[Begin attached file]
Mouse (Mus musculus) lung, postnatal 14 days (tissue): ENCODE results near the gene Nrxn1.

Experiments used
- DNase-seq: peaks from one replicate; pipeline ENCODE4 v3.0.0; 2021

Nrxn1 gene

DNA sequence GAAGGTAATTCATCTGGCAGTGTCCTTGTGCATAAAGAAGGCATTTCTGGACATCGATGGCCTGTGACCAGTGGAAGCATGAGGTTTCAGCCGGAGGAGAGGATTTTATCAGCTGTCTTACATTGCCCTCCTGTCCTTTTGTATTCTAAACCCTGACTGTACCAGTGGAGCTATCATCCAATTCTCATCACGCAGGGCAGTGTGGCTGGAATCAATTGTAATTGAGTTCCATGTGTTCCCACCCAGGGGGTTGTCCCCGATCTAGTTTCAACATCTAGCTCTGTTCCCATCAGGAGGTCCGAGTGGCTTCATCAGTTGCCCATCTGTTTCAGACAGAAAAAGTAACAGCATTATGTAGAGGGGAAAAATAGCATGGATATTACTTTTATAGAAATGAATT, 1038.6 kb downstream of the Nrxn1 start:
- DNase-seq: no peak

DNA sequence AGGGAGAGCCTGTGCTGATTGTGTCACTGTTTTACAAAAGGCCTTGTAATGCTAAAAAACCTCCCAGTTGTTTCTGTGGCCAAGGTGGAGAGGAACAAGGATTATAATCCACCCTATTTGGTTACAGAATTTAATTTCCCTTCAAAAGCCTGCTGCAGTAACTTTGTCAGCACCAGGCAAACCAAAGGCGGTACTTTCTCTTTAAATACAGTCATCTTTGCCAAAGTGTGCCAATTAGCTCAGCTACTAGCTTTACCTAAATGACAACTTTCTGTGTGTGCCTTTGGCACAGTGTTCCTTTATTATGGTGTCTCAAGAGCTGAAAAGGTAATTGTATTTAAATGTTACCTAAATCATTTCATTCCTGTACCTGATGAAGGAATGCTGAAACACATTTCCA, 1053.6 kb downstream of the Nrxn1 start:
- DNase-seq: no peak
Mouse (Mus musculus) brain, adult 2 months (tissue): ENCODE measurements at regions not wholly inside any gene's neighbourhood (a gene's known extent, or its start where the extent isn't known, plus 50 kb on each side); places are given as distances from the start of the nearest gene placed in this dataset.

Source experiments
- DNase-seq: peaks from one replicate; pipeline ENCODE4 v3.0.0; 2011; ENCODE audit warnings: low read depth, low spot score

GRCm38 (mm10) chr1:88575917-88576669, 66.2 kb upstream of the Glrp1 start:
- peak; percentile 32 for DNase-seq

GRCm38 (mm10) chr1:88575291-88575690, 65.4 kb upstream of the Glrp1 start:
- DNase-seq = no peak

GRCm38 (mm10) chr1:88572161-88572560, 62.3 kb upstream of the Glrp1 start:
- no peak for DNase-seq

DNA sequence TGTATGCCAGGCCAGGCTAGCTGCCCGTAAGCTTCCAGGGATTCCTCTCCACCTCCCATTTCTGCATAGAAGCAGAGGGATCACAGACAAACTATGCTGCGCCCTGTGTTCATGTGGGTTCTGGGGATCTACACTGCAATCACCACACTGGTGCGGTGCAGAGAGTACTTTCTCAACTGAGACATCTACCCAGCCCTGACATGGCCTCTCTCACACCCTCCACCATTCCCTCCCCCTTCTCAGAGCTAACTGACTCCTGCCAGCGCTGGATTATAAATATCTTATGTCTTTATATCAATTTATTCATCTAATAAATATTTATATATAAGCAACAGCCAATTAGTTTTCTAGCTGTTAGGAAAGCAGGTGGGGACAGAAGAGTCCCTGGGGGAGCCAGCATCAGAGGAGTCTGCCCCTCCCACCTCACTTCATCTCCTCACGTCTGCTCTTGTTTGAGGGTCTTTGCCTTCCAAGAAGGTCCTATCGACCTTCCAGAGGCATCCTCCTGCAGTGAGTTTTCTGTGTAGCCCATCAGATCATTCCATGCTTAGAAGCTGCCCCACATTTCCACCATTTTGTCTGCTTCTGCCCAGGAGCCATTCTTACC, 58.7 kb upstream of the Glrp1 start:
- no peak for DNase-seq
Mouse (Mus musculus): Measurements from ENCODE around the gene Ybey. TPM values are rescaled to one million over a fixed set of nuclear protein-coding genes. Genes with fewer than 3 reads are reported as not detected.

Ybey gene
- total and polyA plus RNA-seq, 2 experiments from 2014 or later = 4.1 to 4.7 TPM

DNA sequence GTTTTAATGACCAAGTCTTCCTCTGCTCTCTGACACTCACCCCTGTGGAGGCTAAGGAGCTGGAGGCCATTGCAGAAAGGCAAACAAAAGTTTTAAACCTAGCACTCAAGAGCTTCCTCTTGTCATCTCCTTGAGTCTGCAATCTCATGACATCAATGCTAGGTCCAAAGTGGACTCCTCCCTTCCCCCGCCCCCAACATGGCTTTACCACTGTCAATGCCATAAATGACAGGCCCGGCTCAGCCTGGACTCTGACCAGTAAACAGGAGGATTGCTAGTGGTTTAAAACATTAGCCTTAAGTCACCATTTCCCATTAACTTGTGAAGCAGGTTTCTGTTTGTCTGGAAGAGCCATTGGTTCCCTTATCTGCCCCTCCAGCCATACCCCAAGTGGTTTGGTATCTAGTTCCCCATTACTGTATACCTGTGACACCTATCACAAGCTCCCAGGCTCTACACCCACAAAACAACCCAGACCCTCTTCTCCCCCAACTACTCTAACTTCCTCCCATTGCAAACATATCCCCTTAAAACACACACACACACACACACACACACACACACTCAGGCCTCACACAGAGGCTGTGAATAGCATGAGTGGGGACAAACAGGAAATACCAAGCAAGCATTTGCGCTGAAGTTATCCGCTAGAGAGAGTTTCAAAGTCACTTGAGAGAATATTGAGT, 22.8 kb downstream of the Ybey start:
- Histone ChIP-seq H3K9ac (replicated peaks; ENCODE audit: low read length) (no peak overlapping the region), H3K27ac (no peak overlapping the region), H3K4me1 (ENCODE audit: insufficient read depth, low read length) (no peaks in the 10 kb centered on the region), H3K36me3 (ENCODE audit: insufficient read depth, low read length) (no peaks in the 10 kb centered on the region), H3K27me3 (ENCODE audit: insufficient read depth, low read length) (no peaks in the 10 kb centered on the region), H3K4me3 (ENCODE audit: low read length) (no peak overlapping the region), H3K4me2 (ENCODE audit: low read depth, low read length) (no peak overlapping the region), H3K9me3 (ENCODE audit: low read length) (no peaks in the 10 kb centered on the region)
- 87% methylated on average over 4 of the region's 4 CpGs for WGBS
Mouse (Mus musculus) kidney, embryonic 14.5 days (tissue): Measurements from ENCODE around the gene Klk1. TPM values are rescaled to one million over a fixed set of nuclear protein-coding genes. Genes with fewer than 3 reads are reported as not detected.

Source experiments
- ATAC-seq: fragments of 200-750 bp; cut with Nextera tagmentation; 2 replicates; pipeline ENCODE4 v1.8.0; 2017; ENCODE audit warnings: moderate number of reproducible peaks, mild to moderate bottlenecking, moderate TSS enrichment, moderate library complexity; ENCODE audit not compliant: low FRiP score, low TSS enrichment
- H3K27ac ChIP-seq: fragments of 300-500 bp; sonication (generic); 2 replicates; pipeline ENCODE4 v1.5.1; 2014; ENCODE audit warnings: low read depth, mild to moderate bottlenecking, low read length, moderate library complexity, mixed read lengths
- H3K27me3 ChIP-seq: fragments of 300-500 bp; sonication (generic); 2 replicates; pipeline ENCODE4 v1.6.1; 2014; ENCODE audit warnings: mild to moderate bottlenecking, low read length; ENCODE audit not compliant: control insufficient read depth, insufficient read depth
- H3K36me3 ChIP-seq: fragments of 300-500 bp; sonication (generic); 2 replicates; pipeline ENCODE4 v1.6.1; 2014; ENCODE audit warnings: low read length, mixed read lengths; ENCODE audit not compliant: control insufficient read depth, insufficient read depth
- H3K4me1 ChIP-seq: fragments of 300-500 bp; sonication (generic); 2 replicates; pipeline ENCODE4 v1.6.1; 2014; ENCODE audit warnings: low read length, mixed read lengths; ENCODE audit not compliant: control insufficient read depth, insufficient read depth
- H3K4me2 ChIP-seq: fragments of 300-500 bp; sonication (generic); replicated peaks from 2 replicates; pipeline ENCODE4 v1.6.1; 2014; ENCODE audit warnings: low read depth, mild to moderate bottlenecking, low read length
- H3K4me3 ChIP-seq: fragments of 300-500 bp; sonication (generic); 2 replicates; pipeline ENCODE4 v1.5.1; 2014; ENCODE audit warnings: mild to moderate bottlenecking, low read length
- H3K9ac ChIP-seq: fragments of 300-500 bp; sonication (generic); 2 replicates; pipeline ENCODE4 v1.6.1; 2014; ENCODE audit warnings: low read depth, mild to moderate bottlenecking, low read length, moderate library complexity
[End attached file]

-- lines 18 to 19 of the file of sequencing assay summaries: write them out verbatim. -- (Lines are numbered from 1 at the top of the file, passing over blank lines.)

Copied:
DNA sequence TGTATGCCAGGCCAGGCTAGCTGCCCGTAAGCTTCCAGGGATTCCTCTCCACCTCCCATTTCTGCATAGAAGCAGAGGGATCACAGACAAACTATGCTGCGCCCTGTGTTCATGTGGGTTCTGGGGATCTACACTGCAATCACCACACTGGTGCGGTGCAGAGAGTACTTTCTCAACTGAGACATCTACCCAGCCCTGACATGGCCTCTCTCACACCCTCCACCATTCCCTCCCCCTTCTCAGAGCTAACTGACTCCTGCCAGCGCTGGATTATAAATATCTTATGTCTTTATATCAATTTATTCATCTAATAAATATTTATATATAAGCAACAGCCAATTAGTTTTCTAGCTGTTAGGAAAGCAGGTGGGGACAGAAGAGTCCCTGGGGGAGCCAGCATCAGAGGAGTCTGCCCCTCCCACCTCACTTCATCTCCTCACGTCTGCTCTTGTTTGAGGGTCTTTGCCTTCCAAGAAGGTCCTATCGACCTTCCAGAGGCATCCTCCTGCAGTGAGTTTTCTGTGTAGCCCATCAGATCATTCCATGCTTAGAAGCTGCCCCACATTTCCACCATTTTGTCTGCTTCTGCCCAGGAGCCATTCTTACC, 58.7 kb upstream of the Glrp1 start:
- no peak for DNase-seq